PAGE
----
Essay about Wal-Mart

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The founder of the Wal-Mart chain, Sam Walton was born in March 1918 in the town of Kingfisher, Oklahoma. Graduating from the University of Missouri, Sam enlisted in the Army for the World War II effort. Upon his return, Sam worked for a while at the J.C. Penney group of stores. He began to realize that opportunities existed in the large scale discount retailing business (nickel and dime stores). The idea and business philosophy of Wal-Mart borrowed from the nickel and dime stores of earlier times, and consisted of getting National Brands in bulk at a discount based on volume purchases; the company would then stamp its mark and resell the goods at a slight markup, this rate being however less than the other competing Mom and Pop stores …show more content…
Yet in the sphere of business, he was a radical trend-setter. Choosing to be innovative and aggressive, the founder of Wal-Mart took the large scale discount retailing business to new heights and down new avenues. Sam borrowed a lot of ideas for his early stores from Kmart and others. But it was what he chose to do differently – the ways he put his own stamp on the basic business model – that made Wal-Mart so fabulously successful. His model was the same as Kmart's, but his strategy was unique.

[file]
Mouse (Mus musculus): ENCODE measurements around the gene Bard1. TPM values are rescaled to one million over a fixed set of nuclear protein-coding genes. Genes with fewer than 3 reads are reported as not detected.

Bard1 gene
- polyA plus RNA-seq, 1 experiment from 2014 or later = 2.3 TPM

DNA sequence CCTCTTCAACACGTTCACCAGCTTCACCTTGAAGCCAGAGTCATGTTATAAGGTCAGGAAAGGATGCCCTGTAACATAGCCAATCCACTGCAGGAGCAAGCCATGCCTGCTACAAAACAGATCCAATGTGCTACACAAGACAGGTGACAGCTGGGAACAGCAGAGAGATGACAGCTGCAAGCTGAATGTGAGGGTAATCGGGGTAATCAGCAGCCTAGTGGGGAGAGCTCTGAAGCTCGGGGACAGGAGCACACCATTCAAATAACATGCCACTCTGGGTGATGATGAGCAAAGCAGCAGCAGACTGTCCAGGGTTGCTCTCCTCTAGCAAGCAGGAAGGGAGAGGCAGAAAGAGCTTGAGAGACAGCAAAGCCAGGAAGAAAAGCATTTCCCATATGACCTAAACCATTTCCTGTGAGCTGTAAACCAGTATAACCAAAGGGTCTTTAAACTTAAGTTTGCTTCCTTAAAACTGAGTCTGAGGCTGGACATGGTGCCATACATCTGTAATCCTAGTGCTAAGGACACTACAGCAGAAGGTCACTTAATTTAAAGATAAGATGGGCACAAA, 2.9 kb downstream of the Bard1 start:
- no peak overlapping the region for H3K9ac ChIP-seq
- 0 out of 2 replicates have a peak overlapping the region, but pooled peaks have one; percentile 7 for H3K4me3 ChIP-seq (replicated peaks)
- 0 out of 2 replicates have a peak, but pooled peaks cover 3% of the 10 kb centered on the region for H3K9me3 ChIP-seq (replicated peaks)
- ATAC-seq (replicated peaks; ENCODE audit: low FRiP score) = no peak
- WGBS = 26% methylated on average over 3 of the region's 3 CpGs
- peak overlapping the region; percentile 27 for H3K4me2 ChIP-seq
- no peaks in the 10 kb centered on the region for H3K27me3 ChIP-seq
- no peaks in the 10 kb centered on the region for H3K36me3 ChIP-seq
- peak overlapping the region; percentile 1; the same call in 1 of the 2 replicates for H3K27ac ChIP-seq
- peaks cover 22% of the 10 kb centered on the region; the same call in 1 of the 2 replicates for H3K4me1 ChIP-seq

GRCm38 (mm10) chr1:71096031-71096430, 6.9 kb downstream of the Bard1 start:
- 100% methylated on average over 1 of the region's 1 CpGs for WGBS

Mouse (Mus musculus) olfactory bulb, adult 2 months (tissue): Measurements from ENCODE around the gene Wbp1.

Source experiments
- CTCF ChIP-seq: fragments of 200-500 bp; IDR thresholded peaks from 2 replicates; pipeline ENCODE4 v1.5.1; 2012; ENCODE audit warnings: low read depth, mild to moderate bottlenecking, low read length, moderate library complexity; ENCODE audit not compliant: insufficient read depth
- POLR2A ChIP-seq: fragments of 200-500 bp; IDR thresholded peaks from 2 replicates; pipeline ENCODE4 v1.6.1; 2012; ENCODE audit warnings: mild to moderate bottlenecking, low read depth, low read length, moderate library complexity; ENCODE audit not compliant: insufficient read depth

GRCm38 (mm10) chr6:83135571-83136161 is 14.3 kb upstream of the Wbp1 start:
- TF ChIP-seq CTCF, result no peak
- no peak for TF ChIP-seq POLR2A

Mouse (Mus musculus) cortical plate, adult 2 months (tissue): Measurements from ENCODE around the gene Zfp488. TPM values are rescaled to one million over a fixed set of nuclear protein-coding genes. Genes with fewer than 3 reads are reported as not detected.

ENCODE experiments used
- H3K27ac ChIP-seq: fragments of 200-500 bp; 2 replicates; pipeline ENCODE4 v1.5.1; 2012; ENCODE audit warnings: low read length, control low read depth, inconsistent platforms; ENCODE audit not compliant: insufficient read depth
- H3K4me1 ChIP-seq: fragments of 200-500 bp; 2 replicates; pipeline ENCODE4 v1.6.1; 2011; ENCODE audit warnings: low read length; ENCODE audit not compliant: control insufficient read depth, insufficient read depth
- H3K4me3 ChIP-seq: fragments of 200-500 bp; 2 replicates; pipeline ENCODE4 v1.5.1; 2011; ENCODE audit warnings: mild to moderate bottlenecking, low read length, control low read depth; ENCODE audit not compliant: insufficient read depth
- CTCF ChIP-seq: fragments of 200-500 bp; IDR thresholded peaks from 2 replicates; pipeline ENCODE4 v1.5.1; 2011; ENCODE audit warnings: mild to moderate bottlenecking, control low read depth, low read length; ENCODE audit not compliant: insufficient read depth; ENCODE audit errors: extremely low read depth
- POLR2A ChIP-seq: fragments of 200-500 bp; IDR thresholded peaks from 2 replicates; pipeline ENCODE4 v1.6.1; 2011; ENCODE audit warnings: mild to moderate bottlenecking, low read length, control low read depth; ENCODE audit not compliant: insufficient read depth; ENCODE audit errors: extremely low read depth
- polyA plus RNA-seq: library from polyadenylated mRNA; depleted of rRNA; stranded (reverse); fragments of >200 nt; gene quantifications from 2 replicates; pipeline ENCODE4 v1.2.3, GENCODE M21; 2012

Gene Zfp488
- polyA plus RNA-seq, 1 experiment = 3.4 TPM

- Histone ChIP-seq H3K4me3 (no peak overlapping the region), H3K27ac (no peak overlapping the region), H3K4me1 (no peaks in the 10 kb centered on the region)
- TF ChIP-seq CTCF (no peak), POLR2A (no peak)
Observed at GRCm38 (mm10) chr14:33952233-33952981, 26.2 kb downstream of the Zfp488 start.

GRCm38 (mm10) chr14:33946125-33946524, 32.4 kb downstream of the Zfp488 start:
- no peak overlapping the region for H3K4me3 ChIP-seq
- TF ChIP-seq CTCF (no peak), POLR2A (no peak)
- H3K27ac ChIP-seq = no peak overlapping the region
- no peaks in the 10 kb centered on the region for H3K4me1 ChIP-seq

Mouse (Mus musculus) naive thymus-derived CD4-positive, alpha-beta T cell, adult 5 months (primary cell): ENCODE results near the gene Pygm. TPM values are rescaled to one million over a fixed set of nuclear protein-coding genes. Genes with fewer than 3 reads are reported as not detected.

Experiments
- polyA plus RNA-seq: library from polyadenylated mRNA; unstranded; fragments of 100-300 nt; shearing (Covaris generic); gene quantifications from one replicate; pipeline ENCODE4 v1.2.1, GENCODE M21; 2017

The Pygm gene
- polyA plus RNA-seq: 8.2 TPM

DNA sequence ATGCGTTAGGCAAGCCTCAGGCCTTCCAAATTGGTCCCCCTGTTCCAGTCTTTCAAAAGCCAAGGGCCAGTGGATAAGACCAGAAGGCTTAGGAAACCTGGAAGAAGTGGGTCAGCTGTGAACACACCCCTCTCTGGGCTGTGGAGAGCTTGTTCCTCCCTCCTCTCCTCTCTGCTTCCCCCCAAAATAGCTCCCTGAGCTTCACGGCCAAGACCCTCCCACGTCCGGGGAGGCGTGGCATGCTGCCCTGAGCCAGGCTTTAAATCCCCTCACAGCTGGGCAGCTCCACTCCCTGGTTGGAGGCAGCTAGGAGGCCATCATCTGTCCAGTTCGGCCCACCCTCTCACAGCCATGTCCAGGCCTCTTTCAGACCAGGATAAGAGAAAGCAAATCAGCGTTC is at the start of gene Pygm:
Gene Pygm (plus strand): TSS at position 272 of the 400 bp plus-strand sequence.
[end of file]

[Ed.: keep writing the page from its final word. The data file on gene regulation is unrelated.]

From the very beginning, Walton chose to serve a different group of customers. At that time, the 10 largest discounters (in 1962) focused on large metropolitan areas and cities like New York. Wal-Mart's key strategy was to put good-size stores into little one-horse towns which everybody else was ignoring. He sought out isolated rural towns with populations between 5,000 - 25,000, and correctly bet that if his stores could match or beat the city prices, people would shop at home. Since Wal-Mart's markets tended to be too small to support more than one large retailer, eventually the small local competitors went out of business, making the whole area Wal-Mart territory.

Wal-Mart also took a different approach to merchandising and pricing than its competitors. While competitors relied heavily on private label goods, second-tier brands and price promotions, Wal-Mart promised National Brands at everyday low prices. The company pursued efficiency and

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